The patient was referred to an oral surgeon for the extractions and biopsy, which was diagnosed as a glandular odontogenic cyst. Two weeks later, amalgam restorations of teeth 43 and 44 were carried out, and preliminary impressions were made and poured using type III dental stone (Microstone; Whip Mix Corp., Louisville, Ky.). Custom trays were fabricated using light polymerized resin (Triad; Dentsply Prosthetics, York, Pa.) and border molded with greenstick compound (impression compound; Kerr Corporation). A maxillary final impression was made with polysulfide impression material (Permlastic; Kerr Corporation) (Fig. 4) and poured using type III dental stone (Microstone). An occlusal rim was fabricated with acrylic (SR Ivolen; Ivoclar Vivadent) and pink wax (set-up wax, Patterson Dental, Saint Paul, Minn.). A fox plane was used to adjust the maxillary occlusal rim and records were completed using a facebow (Hanau facebow; Whip Mix Corp.) transfer to an articulator (Hanau H2XO; Whip Mix Corp.).

Table 1: Advantages and disadvantages of using overlay removable partial dentures in restoring vertical dimension

Advantages Disadvantages
Cost-effective Possibility of caries if patient doesn’t maintain proper oral hygiene
Short treatment time Potential maintenance issues associated with acrylic resin fracture and discoloration
Minimally invasive Future difficulty in restoring teeth under the framework while maintaining the fit of the framework

The mandibular study cast was surveyed, and parallel guiding planes were prepared on teeth 44 and 35. A final impression of the mandible was taken with light- and medium-bodied vinylpolysiloxane impression material (Aquasil Ultra; Dentsply Caulk, Milford, Del.), poured using type IV dental stone (Silky-Rock; Whip Mix Corp.) and the metal framework for an overlay denture was waxed and cast in chromium cobalt alloy. Acrylic (SR Ivolen) was added on the distal ends of the framework for an altered cast impression, which was taken 8 weeks after the extractions using light-bodied vinylpolysiloxane (Aquasil Ultra) and was poured in conjunction with the master cast in type III dental stone (Microstone) (Fig. 5). Wax-rims were fabricated for each distal extension and adjusted to be parallel to the maxillary occlusal rim. The occlusal vertical dimension was established using the combined methods of vertical dimension at rest, phonetics, aesthetics and function.6 Bite registration in centric relation was then taken with vinylpolysiloxane (Blue-Mousse; Parkell Inc., Edgewood, NY) and the mandibular master cast was mounted on the articulator. Maxillary anterior teeth (Ivoclar Vivodent Mold A22 in shade A3) were positioned according to anatomic landmarks and the patient’s feedback regarding aesthetics. Considering the patient’s grinding habit, 0° maxillary and mandibular posterior teeth were chosen and set on the residual ridge following a tooth-to-tooth bilateral balance scheme. The right side was set in cross-bite because of discrepancies in residual ridge size. The mandibular premolar and anterior teeth were waxed onto the framework of the removable partial denture with green wax (InStep Green Margin Wax, Whip Mix Corp.) (Fig. 6). Esthetics and phonetics were verified.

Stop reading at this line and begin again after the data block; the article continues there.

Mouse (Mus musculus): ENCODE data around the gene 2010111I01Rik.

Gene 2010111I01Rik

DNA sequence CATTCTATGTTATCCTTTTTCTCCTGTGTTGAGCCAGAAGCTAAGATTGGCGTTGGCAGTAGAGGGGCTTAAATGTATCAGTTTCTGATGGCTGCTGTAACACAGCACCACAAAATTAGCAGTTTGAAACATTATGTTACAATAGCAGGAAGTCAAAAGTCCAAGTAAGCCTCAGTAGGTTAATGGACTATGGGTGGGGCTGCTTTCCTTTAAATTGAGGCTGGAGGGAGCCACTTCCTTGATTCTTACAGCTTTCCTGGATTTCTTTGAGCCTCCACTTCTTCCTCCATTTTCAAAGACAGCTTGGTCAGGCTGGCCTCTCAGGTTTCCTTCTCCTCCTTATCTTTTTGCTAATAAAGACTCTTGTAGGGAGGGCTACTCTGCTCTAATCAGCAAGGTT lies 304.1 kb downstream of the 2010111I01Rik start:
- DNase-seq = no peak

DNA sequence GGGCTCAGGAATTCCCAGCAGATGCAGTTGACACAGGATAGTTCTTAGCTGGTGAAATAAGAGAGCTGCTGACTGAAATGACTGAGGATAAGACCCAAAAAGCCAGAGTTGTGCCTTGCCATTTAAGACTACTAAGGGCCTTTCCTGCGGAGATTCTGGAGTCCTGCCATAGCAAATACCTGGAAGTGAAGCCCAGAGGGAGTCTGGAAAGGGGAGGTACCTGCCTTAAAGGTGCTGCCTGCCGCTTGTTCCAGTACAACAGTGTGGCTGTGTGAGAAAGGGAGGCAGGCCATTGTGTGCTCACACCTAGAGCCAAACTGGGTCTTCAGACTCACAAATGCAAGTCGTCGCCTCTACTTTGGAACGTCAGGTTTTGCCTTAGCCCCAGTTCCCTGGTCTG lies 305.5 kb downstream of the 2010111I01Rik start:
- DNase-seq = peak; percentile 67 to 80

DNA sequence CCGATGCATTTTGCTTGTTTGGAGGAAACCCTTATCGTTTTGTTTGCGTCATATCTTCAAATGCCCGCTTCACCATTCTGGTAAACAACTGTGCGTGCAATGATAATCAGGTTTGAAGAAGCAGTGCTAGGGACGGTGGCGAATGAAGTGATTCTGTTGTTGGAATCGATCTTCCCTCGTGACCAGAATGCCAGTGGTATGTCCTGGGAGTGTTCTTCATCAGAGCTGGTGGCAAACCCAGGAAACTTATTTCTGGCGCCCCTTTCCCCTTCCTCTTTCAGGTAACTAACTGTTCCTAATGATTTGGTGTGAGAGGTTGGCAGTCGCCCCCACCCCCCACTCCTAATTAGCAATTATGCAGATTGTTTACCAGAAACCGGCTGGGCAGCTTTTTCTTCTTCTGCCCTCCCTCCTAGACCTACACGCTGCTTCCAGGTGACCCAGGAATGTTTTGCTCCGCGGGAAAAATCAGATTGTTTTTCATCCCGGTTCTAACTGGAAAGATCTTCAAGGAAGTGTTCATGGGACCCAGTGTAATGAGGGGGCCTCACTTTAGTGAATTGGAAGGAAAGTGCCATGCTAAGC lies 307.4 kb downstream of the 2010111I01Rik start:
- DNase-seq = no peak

Figure 4: Final impression taken for the maxillary complete denture.

 

Figure 5: Cast-metal framework for the mandibular removable partial denture.

Figure 6: Maxillary and mandibular occlusal rims with prosthetic teeth set-up with the wax-up of the mandibular premolar and anterior teeth in green wax on the cast metal framework, mounted on an articulator.




 

Following esthetic approval by the patient, the dentures were prepared. The removable partial denture was constructed in two stages: first, pink acrylic resin was packed for the distal extensions, then shade VitaA3 acrylic was added for the anterior overlay. Both dentures were inserted into the patient’s mouth. The intaglio was verified and adjusted using pressure-indicating paste and occlusion was checked with articulating paper. The patient was given oral and denture hygiene instructions and a 6-month recall schedule with hygiene was recommended.

The patient returned twice for follow-up and adjustments. He was very satisfied with the fit and esthetics of the prostheses (Fig. 7). With his “new smile,” he felt motivated to return to work full time. He was able to eat more solid foods and felt that his bite had improved.

Figure 7: Patient with maxillary complete denture and mandibular removable partial denture in place: (a) view of prostheses and (b) esthetic appearance.




 

Conclusion

The patient described in this clinical report did not have a primary care physician and had attended various hospitals and walk-in clinics for treatment of alcoholism and depression. We speculate that he may have felt too embarrassed to disclose the details of his medical condition.

The mandibular cast-metal overlay removable partial denture was a cost-effective and efficient treatment for loss of occlusal vertical dimension, although its disadvantages include compromised esthetics and potential maintenance issues associated with acrylic resin fracture and discoloration (Fig 7).7 Poor oral hygiene also increases the risk of caries or periodontal disease.7 During treatment, regular weekly dental appointments were scheduled with the same clinician, except for the extractions which were carried out at a private practice nearby. This establishment of a patient–dentist connection may have contributed to the successful treatment outcome and acceptance of the removable prostheses. However, future follow-up visits are required to validate this.

THE AUTHORS

 
 

Dr. Wong is a resident, department of prosthodontics and dental geriatrics, graduate prosthodontics, University of British Columbia.

 

Dr. Nguyen is assistant professor, department of oral health sciences, University of British Columbia; and maxillofacial prosthodontist, department of oral oncology, British Columbia Cancer Agency

Acknowledgement: The authors thank Dr. Virendra Seth and Mr. Steve Getty for their collaboration in the treatment of this patient.

The authors have no declared financial interests.

This article has been peer reviewed.

Correspondence to: Dr. Caroline T. Nguyen, University of British Columbia – Dentistry, Room 374–2199 Wesbrook Mall, Vancouver BC  V6T 1Z3. Email: caroline.nguyen@ubc.ca

References